He didn't want to hear that. "What of today? Where did Malone and Nelle go?"
"The electronic surveillance we affixed to Malone's car worked perfectly. They drove straight to Avignon. They've just left the sanatorium where Royce Claridon is a patient."
He was well acquainted with Claridon and did not for one moment believe Claridon was mentally ill, which was why he'd cultivated a source within the sanatorium. A month ago, when the master dispatched Geoffrey to Avignon to mail the package to Stephanie Nelle, he'd thought contact might have then been made. But Geoffrey paid no visit to the asylum. He suspected that the second parcel, the one sent to Ernst Scoville in Rennes, the one he knew little about, was what led Stephanie Nelle and Malone to Claridon. One thing was certain. Claridon and Lars Nelle had worked side by side, and when the son dabbled in the quest after Lars Nelle's death, Claridon had assisted him, too. The master had clearly known all that. And now Lars Nelle's widow had gone straight to Claridon.
Time to deal with that problem.
"I'll travel to Avignon within the half hour. Prepare a contingent of four brothers. Maintain the electronic surveillance and tell our people not to be tagged. That equipment has a long range, use it to our advantage." But there was still another matter and he stared around the room. "Leave me, now."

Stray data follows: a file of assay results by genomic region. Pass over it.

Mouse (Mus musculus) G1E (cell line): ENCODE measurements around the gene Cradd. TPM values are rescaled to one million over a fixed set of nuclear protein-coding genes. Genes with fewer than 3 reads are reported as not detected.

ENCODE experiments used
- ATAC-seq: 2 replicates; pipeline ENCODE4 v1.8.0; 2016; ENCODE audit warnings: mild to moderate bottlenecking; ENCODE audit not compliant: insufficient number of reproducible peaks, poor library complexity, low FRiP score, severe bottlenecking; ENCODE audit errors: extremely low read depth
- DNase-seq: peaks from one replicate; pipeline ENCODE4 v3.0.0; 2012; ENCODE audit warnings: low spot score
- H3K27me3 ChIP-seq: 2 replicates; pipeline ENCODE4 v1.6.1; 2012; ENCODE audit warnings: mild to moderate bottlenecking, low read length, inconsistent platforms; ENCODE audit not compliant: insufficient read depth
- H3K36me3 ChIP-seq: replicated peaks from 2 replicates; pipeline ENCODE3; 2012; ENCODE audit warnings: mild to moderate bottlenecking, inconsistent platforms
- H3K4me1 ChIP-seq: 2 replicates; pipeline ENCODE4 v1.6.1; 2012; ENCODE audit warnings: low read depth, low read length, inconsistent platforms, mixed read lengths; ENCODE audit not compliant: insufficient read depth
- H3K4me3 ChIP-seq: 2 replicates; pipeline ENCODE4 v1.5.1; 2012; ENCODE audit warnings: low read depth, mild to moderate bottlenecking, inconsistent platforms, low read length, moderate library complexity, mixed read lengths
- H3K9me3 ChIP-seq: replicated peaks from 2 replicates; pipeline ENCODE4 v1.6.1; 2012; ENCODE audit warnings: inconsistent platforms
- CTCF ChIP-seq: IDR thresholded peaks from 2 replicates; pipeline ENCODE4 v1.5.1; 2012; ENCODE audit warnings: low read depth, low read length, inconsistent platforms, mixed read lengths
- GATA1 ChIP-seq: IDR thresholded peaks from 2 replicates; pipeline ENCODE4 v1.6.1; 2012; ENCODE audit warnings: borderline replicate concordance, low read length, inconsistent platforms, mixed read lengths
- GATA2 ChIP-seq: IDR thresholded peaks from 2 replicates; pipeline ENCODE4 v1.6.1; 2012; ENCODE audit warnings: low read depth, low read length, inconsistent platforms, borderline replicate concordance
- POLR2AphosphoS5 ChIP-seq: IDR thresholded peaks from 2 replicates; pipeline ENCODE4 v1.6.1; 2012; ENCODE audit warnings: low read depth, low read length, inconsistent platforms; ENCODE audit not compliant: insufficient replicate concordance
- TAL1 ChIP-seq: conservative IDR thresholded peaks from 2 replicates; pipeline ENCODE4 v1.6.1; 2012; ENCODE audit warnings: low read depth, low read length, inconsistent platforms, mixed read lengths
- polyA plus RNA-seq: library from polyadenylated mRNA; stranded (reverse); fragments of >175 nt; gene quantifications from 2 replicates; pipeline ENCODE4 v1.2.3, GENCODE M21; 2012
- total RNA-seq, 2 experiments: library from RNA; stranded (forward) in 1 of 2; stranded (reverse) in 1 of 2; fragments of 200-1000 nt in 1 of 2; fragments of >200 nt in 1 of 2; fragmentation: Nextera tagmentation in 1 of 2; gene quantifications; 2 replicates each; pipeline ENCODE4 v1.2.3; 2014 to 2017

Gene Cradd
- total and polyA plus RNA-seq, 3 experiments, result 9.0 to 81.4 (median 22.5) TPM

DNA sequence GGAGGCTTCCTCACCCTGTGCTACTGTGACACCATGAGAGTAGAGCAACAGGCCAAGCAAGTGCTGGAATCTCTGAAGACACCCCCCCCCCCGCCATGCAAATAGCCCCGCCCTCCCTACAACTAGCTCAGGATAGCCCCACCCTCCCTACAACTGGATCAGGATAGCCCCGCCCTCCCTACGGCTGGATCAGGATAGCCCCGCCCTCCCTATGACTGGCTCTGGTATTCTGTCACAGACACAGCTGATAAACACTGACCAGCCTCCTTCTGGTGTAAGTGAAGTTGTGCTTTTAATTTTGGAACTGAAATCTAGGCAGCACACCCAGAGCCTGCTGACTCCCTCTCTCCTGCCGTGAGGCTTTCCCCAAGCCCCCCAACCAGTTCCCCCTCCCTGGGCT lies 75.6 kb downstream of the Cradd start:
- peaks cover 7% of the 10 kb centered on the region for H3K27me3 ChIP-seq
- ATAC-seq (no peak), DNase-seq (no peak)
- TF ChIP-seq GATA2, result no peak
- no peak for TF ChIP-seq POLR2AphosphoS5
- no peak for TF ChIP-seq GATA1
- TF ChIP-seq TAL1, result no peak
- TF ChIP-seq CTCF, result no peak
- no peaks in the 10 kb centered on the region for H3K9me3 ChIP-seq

The marshal bowed, then retreated from the chamber.
He stood, his head still woozy, and surveyed the elongated chamber. Two of the walls were stone, the remaining two maple paneling framed out in symmetrical panels. A decorative armoire dominated one wall, a dresser, another chest, and a table and chairs the others. But his gaze stopped on the fireplace. It seemed the most logical location. He knew that in ancient times no room possessed only one way in and out. This particular chamber had housed masters since the sixteenth century, and if he recalled correctly, the fireplace was a seventeenth-century addition, replacing an older stone hearth. Rarely was it used now that central heating was employed throughout the abbey.